Human rights legislation is radically different because it does the exact opposite; it takes power away from individuals and gives it to the government.  The way it does that is by  regulating how individuals in the public sphere interact with each other.  i.e. who a business can hire, who you can rent your building to, etc.  These are private interactions that are  being regulated by the government.  This legislation is not giving individuals more power, it is giving the government more power to regulate private interactions.  That’s the first problem with human rights legislation...whether the legislation is good or bad,  it gives more power to the government to regulate private lives.
 
A second problem with human rights legislations is that they have been used to attack Christians.  In the written words, human rights legislation protects freedom of religion, but in practice, Christian’s complaints are rarely heard or acted upon by the bureaucrats who oversee the tribunals.  Conversely, attacks from other faith positions against Christians are often taken to the full length.  For example, individuals who have problems with teachings from the Bible have made human rights claims which have been acted upon to the fullest extent possible.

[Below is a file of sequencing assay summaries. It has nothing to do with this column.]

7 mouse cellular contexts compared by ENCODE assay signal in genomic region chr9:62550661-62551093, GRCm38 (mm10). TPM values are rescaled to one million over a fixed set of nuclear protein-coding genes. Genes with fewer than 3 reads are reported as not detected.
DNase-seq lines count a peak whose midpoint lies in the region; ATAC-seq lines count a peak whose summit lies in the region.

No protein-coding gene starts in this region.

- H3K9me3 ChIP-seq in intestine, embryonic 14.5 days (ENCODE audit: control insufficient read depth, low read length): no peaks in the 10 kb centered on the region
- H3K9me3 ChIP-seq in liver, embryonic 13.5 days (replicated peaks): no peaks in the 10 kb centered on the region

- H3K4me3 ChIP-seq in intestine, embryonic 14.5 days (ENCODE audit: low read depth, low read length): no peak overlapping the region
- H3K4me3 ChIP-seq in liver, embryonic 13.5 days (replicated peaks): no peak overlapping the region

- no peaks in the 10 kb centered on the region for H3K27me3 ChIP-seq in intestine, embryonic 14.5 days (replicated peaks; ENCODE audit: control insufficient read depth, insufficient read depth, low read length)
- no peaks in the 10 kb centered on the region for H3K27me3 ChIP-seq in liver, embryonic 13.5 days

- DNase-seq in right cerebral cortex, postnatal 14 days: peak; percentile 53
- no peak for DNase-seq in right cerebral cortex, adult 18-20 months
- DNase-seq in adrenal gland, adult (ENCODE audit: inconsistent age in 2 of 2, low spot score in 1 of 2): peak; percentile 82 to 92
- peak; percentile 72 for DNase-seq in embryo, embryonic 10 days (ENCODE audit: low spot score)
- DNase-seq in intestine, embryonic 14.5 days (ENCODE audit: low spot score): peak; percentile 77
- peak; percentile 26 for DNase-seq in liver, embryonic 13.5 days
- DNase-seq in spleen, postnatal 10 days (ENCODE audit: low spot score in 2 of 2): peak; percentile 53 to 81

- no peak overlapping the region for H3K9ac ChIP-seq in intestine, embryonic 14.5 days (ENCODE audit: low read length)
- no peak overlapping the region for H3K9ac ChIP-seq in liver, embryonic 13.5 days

Human rights tribunals, not courts of law, are responsible for the procedures and rulings made by these commissions.  Due process and the basic presumptions which guide the legal system are not the foundations on which these tribunals work.  Human rights tribunals are run by appointed bureaucrats who are not required to be trained in law or legal procedures.  Often, rulings are made based on individual biases and opinions.  When human rights legislation is incorporated into other legislation, like the Bill 2:  Education Act, 2012, biased and often values based tribunal rulings take on a strong life which affect great multitudes within society.  If the Alberta education act were to incorporates human rights legislation, it would affect all those associated with any school (and that, by definition in Alberta, includes home schoolers).

 In June of 2012, The Canadian Federal Government voted to reduce the power the federal human rights legislation has by deleting Sections 13 and 54 of the Canadian Human  Rights Act.  This was done “to ensure there is no infringement on freedom of expression guaranteed by the Canadian Charter of Rights and Freedoms”, a positive step taken to protect the freedom of Canadian Citizens.  Brian Storseth, the Member of Parliament responsible for the amendment to the legislation, is working to encourage Provincial governments to make similar amendments to provincial Human Rights legislation.

 For additional information, on the serious problems with Human Rights Legislation, please see the March 2011 study conducted by John Carpay and Carol Crosson, From Bad to Worse - Examining Restrictions on Speech and Procedural Fairness in Human Rights Legislation in Fourteen Canadian Jurisdictions
http://www.jccf.ca/images/From%20Bad%20to%20Worse%20-%20Executive%20Summary.pdf

Letter sent to Minister Johnson regarding AHRA from AHEA

September 5, 2012
 
Dear Minister Johnson,